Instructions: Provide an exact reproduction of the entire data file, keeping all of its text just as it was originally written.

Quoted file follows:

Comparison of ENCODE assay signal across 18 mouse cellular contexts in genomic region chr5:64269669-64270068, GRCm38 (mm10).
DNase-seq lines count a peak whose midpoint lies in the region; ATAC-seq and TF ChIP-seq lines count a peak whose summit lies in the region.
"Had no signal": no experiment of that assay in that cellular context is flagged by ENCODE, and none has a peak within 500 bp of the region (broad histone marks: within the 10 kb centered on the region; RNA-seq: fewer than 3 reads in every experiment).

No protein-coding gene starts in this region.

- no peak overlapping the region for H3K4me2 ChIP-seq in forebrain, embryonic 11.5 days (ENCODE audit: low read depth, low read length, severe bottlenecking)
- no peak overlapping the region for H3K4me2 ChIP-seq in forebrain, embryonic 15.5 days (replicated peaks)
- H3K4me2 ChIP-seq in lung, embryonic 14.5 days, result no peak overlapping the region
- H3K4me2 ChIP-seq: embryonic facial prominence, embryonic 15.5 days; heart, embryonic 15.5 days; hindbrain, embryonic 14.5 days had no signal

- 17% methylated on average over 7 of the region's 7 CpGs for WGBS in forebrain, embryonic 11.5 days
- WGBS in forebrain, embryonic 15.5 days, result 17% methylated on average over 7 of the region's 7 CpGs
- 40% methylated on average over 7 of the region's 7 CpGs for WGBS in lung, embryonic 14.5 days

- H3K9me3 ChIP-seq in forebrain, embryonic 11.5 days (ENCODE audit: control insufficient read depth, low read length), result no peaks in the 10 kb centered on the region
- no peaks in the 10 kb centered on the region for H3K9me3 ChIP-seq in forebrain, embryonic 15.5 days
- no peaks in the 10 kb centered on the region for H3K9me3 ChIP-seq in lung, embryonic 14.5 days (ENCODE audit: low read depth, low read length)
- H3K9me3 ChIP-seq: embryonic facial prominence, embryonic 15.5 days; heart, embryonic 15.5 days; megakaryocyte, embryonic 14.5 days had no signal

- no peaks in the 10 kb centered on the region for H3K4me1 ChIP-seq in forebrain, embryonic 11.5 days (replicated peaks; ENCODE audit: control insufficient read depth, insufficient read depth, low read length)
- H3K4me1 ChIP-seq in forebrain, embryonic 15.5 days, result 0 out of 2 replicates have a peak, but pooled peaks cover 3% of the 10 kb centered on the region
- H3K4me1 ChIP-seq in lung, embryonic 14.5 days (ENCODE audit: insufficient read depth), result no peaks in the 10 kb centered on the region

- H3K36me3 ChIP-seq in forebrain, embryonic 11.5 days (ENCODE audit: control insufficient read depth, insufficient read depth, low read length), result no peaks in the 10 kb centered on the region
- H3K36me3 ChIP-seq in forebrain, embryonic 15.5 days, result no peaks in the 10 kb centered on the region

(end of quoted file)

Comparison of ENCODE assay signal across 18 mouse cellular contexts in genomic region chr5:64269669-64270068, GRCm38 (mm10).
DNase-seq lines count a peak whose midpoint lies in the region; ATAC-seq and TF ChIP-seq lines count a peak whose summit lies in the region.
"Had no signal": no experiment of that assay in that cellular context is flagged by ENCODE, and none has a peak within 500 bp of the region (broad histone marks: within the 10 kb centered on the region; RNA-seq: fewer than 3 reads in every experiment).

No protein-coding gene starts in this region.

- no peak overlapping the region for H3K4me2 ChIP-seq in forebrain, embryonic 11.5 days (ENCODE audit: low read depth, low read length, severe bottlenecking)
- no peak overlapping the region for H3K4me2 ChIP-seq in forebrain, embryonic 15.5 days (replicated peaks)
- H3K4me2 ChIP-seq in lung, embryonic 14.5 days, result no peak overlapping the region
- H3K4me2 ChIP-seq: embryonic facial prominence, embryonic 15.5 days; heart, embryonic 15.5 days; hindbrain, embryonic 14.5 days had no signal

- 17% methylated on average over 7 of the region's 7 CpGs for WGBS in forebrain, embryonic 11.5 days
- WGBS in forebrain, embryonic 15.5 days, result 17% methylated on average over 7 of the region's 7 CpGs
- 40% methylated on average over 7 of the region's 7 CpGs for WGBS in lung, embryonic 14.5 days

- H3K9me3 ChIP-seq in forebrain, embryonic 11.5 days (ENCODE audit: control insufficient read depth, low read length), result no peaks in the 10 kb centered on the region
- no peaks in the 10 kb centered on the region for H3K9me3 ChIP-seq in forebrain, embryonic 15.5 days
- no peaks in the 10 kb centered on the region for H3K9me3 ChIP-seq in lung, embryonic 14.5 days (ENCODE audit: low read depth, low read length)
- H3K9me3 ChIP-seq: embryonic facial prominence, embryonic 15.5 days; heart, embryonic 15.5 days; megakaryocyte, embryonic 14.5 days had no signal

- no peaks in the 10 kb centered on the region for H3K4me1 ChIP-seq in forebrain, embryonic 11.5 days (replicated peaks; ENCODE audit: control insufficient read depth, insufficient read depth, low read length)
- H3K4me1 ChIP-seq in forebrain, embryonic 15.5 days, result 0 out of 2 replicates have a peak, but pooled peaks cover 3% of the 10 kb centered on the region
- H3K4me1 ChIP-seq in lung, embryonic 14.5 days (ENCODE audit: insufficient read depth), result no peaks in the 10 kb centered on the region

- H3K36me3 ChIP-seq in forebrain, embryonic 11.5 days (ENCODE audit: control insufficient read depth, insufficient read depth, low read length), result no peaks in the 10 kb centered on the region
- H3K36me3 ChIP-seq in forebrain, embryonic 15.5 days, result no peaks in the 10 kb centered on the region